By Rebecca Frazier
You’re at the grocery store staring at the cooler full of milk. There are red caps, blue caps, cardboard cartons and too many brands to count. How do you decide what milk to buy?
Maybe you pick a gallon of 2% milk because that’s what you’ve always bought, or maybe you grab a carton of organic milk because you heard it’s healthier for you. You finally settle on milk and walk away to grab a loaf of bread, but find yourself in the same situation — what loaf do you buy? There are so many to choose from.
Many of today’s consumers face this challenge when grocery shopping. Shoppers typically walk into the grocery store with a list of food items they want to purchase. However, knowing what they want and actually choosing which foods to buy are very different. So they base their purchasing decisions on how their food is labeled and what they perceive those labels to mean.
Among U.S. adults, 82% say they’re affected a great deal by labels when purchasing food products, according to a study done by the Pew Research Center. This is a significant portion of consumers basing their decisions on food labels. Consumers use these labels to determine the characteristics they want in products and change their purchasing decisions based on the information found on packages.
“Anything from brand names to labels like ‘non-GMO’ and ‘organic’ can influence the products a consumer buys,” says Jayson Lusk, department head of agricultural economics at Purdue University. “People often interpret labels for safety and nutrition purposes.”
Lusk, a distinguished professor at Purdue, has done extensive research on consumers and how labels influence their purchasing decisions. He notes that throughout much of his research, he has found that what consumers perceive a label to mean and what it really means are often drastically different.
“You can’t tell much about food just by looking at it,” Lusk says. “You can’t even tell some of the characteristics of a product even after consuming it. Consumers need labels to help them determine the characteristics they want in a product.”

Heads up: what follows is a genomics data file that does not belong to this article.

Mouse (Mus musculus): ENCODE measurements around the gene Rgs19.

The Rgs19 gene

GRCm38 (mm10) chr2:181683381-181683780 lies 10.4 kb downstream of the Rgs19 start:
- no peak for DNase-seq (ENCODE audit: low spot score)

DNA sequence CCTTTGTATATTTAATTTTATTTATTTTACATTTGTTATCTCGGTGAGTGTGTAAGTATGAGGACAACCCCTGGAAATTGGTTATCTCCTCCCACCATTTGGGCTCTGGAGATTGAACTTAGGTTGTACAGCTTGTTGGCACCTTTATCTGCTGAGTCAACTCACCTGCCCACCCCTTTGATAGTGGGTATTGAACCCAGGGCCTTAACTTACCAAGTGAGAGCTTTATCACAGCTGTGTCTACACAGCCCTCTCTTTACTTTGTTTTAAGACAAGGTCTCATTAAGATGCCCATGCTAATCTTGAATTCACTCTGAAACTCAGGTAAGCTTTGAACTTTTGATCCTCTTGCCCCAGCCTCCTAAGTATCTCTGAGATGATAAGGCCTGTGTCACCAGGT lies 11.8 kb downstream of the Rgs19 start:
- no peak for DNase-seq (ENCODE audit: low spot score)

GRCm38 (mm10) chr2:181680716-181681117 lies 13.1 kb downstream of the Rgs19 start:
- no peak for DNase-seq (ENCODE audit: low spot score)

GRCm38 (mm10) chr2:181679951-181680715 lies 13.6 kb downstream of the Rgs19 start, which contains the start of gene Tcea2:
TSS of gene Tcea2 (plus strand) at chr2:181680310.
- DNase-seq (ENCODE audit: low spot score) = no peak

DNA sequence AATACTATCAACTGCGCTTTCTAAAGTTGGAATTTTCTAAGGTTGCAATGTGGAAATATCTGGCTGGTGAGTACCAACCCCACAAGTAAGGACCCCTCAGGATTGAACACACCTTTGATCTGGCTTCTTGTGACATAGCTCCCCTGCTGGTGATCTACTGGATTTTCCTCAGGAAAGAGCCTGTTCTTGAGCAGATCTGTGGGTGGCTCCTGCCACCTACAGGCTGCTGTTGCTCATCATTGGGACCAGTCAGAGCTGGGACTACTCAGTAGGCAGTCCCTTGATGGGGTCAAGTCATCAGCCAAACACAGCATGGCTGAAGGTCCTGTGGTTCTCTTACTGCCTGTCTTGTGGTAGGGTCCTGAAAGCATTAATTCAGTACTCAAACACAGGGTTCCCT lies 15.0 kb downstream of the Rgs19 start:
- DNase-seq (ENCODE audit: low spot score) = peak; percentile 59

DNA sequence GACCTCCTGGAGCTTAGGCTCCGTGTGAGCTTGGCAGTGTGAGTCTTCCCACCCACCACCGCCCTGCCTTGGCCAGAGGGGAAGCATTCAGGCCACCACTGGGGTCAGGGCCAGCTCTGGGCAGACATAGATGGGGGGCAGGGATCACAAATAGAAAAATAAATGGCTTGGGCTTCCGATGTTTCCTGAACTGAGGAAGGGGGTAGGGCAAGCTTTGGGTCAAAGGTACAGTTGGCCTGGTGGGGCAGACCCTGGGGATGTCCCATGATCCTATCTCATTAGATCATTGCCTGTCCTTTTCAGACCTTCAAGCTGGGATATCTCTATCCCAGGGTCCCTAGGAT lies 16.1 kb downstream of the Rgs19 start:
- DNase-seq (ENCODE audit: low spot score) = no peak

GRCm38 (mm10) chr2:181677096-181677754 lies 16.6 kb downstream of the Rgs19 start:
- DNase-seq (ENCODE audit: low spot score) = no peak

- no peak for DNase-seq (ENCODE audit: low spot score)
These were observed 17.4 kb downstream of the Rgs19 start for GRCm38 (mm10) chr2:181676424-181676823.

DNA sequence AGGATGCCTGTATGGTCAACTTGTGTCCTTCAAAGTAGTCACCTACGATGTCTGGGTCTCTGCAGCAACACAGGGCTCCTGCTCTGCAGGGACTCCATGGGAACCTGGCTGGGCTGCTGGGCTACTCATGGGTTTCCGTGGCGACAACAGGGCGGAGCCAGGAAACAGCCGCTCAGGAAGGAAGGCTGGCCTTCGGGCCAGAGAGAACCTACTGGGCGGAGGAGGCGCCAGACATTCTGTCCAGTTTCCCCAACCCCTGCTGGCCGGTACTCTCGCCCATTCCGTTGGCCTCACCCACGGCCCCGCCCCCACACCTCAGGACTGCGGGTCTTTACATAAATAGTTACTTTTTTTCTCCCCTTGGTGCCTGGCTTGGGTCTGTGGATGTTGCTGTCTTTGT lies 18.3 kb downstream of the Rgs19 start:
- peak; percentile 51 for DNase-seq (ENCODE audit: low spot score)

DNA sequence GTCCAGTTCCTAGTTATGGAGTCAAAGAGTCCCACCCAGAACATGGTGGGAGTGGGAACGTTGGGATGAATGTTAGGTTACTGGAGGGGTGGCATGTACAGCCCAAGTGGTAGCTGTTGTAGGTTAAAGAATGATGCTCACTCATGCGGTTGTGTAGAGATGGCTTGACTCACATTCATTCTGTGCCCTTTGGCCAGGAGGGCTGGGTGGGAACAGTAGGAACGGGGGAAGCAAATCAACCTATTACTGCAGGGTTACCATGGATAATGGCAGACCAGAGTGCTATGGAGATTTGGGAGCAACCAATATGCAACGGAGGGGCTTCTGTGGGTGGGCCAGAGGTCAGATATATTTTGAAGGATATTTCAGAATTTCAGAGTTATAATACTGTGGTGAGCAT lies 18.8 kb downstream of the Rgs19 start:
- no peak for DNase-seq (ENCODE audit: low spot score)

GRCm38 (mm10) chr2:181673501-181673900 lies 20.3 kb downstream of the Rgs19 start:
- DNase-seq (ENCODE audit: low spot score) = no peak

Megan Smith, a consumer in North Carolina who typically shops at Food Lion near her home, notes that while labels don’t always influence what she purchases, she isn’t entirely sure what all the labels mean.
“Food labels do confuse me — I’ve heard that ‘hormone free’ means no hormones or vaccines are given to the animals, but then I’ve also heard that a lot of food labels are incorrect,” Smith says. “So, you can never be truly sure, but I hope that’s just a rumor.”
Smith is a mom and sees importance in buying food that is healthy and safe for her family. When shopping, she considers factors such as grams of sodium and sugar, organic, grass-fed and free-range.
The various labels that Smith looks for are just a small subset of the multitude of food labels. Information presented on foods varies, and the labels don’t always look the same. This can be confusing to consumers or cause them to make decisions based on emotion rather than factual information. Consumers aren’t always the ones to blame for the misunderstanding, though, according to Lusk.
“People infer things based on labels,” Lusk says. “They often believe things about labels that are uninformative. Take ‘all natural’ for example — it has no meaning or standard, but there is no clear explanation of its meaning for consumers.”